Singapore, Dubai and the limits of Freedom?

ON March 23rd, the founder of modern day Singapore – Lee Kuan Yew died – and with him, an era of change and reform in Singapore passed. While the man is remembered for ‘building’ Singapore, he is also known as the man who brought into sharp focus the idea of ‘tradition’ and ‘Asian values’. The discourse of Liberal Democracy got its strongest challenge from him, in South East Asia. Even his arch enemies acknowledge that he did well, both for himself and for his country. By imposing order, discipline and a level of authoritarianism; he brought the country prosperity and recognition. But the question really, in my mind is, what does LKY represent. Does he represent the possibilities of a repressive regime, or the

limits of democracy?LKY

Most people who live in democracies take them for granted. I grew up in the world’s largest democracy, India, and not until I moved to live in Dubai, UAE in 2008 did I begin to appreciate the value of what it is to live in one. For the first few months, all I could see was the dazzle and glitter of Dubai. Remember, it was 2008, Dubai at its best. The real estate market was still booming – though there were signs of slowdown in the U.S.- this had not hit the Middle East market yet. Life was good. People talked about buying apartments, moving to new jobs, taking vacations in Bali. In casual conversations with taxi drivers, they would tell me things like ‘The King cares about the country. What if he rules forever? The corrupt politicians back home (India, Pakistan or Bangladesh) care about their own good and not the country’. This was repeated time and again.

While media and intellectuals in the West talk about the greatness of liberal democracies, they also often do not mention that in most countries, including the U.S. – considered the oldest democracy in the world – it is still an experiment of sorts. In many cases, it works, but there are also egregious cases of violations of the very spirit of democracy. Consider the idea that powerful groups of people or institutions controlling all the decisions being made in a country, as in the case of interest groups lobbying for their interests and the notion of ‘common good’ being relegated to the backburners. What sort of a democracy would that be? We see this exact phenomenon occurring in the U.S. and other advanced democracies. While in the developing and emerging democracies, corruption is an issue; the same problem manifests itself when we speak of interest groups and oligarchies. Concentration of power, nepotism and lack of transparency are endemic issues that every society has to deal with. Just having a form of government that promises it is not sufficient. Anyone who has worked in or with a bureaucracy closely will testify to this phenomenon.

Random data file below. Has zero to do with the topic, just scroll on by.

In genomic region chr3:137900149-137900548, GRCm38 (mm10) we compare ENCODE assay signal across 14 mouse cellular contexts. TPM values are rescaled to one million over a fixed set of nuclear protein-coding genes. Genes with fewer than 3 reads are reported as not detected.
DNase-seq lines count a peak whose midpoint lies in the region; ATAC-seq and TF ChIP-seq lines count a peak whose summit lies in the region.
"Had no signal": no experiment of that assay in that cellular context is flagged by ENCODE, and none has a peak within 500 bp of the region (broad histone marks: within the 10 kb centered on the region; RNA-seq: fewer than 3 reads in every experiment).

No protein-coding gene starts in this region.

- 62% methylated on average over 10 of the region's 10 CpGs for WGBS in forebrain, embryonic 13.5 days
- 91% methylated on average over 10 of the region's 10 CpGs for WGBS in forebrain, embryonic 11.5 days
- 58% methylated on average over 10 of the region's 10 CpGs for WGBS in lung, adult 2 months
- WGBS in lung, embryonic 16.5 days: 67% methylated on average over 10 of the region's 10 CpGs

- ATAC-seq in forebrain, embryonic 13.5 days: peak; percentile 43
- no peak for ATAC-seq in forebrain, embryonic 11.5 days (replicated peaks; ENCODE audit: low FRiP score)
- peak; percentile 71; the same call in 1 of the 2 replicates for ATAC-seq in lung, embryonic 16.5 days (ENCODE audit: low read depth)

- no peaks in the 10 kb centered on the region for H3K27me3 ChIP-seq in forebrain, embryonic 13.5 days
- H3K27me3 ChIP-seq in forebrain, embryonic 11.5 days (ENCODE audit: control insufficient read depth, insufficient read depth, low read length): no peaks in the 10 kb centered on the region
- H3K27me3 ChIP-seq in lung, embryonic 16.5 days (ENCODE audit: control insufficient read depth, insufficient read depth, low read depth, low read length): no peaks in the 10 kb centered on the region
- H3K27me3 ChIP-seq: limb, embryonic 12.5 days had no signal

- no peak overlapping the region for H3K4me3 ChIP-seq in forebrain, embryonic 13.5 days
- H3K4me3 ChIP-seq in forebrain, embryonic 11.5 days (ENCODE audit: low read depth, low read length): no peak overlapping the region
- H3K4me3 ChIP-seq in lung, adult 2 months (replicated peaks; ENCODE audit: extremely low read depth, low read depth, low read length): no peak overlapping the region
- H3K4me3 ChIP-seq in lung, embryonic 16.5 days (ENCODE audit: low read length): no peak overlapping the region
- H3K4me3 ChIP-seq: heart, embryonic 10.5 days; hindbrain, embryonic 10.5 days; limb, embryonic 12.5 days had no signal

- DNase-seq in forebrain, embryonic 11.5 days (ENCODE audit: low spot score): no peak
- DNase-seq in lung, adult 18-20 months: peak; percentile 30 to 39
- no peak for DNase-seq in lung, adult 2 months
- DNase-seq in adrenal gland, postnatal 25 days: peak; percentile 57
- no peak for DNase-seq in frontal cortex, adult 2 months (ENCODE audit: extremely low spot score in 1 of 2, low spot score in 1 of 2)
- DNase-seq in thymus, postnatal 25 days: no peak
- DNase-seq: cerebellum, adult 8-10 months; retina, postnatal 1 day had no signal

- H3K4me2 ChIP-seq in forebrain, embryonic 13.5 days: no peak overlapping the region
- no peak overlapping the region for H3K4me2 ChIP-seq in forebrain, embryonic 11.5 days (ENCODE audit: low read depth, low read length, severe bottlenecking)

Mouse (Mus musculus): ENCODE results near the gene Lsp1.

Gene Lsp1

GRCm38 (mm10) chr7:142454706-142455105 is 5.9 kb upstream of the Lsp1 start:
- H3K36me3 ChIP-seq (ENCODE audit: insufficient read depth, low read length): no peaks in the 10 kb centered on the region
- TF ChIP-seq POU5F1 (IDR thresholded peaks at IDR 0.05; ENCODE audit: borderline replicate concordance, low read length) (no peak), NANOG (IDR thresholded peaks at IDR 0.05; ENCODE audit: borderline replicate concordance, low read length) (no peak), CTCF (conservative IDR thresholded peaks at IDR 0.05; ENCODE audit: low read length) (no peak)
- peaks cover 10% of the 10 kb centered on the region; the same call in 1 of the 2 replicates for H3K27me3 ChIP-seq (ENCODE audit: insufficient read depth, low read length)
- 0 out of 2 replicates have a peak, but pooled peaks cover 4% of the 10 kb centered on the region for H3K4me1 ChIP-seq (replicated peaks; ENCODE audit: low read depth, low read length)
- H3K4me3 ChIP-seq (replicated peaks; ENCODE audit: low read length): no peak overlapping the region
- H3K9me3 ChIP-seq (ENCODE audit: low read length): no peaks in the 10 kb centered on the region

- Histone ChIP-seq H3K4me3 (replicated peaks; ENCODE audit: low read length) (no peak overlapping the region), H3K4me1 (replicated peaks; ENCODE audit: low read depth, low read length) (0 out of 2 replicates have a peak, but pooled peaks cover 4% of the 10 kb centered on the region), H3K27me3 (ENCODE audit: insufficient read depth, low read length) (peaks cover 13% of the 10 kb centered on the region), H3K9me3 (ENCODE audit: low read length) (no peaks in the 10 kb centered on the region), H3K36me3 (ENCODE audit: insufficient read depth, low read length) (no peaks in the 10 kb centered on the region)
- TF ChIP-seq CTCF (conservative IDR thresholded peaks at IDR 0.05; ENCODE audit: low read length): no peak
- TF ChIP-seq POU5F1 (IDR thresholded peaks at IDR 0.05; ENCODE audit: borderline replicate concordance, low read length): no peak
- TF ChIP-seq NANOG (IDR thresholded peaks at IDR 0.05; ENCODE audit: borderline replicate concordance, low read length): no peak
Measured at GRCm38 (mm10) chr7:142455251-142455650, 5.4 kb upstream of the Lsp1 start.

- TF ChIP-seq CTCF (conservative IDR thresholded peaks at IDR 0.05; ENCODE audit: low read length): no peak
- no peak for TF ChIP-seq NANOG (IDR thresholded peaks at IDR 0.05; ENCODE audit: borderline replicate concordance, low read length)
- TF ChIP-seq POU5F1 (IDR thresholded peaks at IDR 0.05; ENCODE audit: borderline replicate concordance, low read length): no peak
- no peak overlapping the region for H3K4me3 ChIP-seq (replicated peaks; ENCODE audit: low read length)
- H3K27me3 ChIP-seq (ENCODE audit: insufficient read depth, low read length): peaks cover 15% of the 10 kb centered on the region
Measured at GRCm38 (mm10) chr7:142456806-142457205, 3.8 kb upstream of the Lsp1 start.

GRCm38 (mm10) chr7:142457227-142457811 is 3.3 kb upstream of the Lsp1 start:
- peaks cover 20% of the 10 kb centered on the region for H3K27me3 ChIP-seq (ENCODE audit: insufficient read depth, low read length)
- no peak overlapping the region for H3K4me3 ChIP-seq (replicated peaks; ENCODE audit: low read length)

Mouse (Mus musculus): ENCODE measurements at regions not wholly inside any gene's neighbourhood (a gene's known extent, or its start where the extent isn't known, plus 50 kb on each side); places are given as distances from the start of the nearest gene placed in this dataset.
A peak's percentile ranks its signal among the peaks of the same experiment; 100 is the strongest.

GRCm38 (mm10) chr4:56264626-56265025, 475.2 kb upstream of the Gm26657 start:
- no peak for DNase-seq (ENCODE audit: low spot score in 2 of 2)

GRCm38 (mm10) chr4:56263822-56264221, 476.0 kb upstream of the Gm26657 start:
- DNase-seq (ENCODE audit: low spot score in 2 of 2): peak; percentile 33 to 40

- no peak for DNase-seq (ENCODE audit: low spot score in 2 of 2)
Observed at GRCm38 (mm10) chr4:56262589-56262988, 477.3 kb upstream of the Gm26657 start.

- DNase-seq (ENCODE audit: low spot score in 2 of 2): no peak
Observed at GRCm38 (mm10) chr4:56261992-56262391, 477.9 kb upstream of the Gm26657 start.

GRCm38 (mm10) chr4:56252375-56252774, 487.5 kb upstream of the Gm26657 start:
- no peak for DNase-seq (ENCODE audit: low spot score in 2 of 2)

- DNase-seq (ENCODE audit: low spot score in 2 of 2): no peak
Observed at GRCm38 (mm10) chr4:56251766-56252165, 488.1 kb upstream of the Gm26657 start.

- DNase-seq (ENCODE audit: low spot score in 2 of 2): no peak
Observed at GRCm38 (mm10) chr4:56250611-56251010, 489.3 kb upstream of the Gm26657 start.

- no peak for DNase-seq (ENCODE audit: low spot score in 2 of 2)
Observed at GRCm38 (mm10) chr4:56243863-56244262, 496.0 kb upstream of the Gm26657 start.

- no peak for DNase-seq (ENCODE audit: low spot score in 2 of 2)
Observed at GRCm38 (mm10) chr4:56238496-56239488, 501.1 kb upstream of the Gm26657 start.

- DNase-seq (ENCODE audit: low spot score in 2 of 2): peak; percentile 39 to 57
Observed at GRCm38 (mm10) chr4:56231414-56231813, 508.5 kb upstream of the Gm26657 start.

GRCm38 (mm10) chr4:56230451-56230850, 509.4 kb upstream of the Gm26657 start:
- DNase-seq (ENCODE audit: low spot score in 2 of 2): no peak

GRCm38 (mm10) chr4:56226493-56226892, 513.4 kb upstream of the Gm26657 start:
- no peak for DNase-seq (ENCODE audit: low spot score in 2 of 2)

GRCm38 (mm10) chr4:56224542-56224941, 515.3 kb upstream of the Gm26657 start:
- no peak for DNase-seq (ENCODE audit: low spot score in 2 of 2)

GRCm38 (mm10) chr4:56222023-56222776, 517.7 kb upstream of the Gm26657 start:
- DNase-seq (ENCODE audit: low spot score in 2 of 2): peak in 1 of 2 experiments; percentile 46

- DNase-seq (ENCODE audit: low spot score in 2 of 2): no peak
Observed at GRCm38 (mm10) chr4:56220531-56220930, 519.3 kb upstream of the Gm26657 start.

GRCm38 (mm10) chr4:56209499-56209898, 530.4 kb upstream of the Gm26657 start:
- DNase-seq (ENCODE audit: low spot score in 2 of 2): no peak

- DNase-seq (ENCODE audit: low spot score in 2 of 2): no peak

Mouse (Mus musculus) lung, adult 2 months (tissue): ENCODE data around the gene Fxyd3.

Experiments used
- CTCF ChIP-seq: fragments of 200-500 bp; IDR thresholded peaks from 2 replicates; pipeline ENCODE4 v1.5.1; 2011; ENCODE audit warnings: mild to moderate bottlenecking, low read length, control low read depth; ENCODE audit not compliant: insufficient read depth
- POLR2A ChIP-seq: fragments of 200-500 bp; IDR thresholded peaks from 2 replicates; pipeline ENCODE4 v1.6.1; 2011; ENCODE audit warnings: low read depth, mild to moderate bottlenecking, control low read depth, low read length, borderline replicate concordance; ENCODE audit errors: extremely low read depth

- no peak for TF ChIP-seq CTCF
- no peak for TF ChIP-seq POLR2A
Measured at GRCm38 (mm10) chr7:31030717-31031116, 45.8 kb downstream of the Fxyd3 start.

Do Singapore and Dubai offer a high standard of living? Yes, for many of those who choose live there. If you are educated, middle-class and of a certain disposition. But if one is not so educated, is a laborer or a low-income earner, then Dubai and the Gulf can be living hell. The visa sponsorship system, combined with the potential to abuse power is rather high in such societies that place ethnic loyalty over other norms. These societies are in that sense ‘illiberal democracies’ as Fareed Zakaria called them. There are local elections to the Federal National Council in the UAE, but who gets to run and who decides that is extremely restricted. Zakaria argues that countries that have elections, yet have a lot of restrictions, that go against the spirit of democracy are not helpful in maintaining ‘order’, as eventually they give rise to dissent and chaos. They offer us the illusion of freedom, but in a restricted way. Saying the wrong thing, acting in the wrong way and expressing oneself in a certain way or going against the ruling elite can cause one to lose one’s job or even worse. This is the price one pays for the comfort of living in these societies.

This brings us back to the point: Do societies such as Singapore and Dubai (which is modelled after Singapore, as a city-state) offer ‘freedom’?. Is choice defined in terms of economic liberty and freedom; in terms of being able to live lavishly and in comfort. What about those who cannot afford this? Or is a society about the greater common good – if one even believes in such a thing- these are questions that one has to grapple with, when analyzing the role of society and form of government, that one seeks to build.

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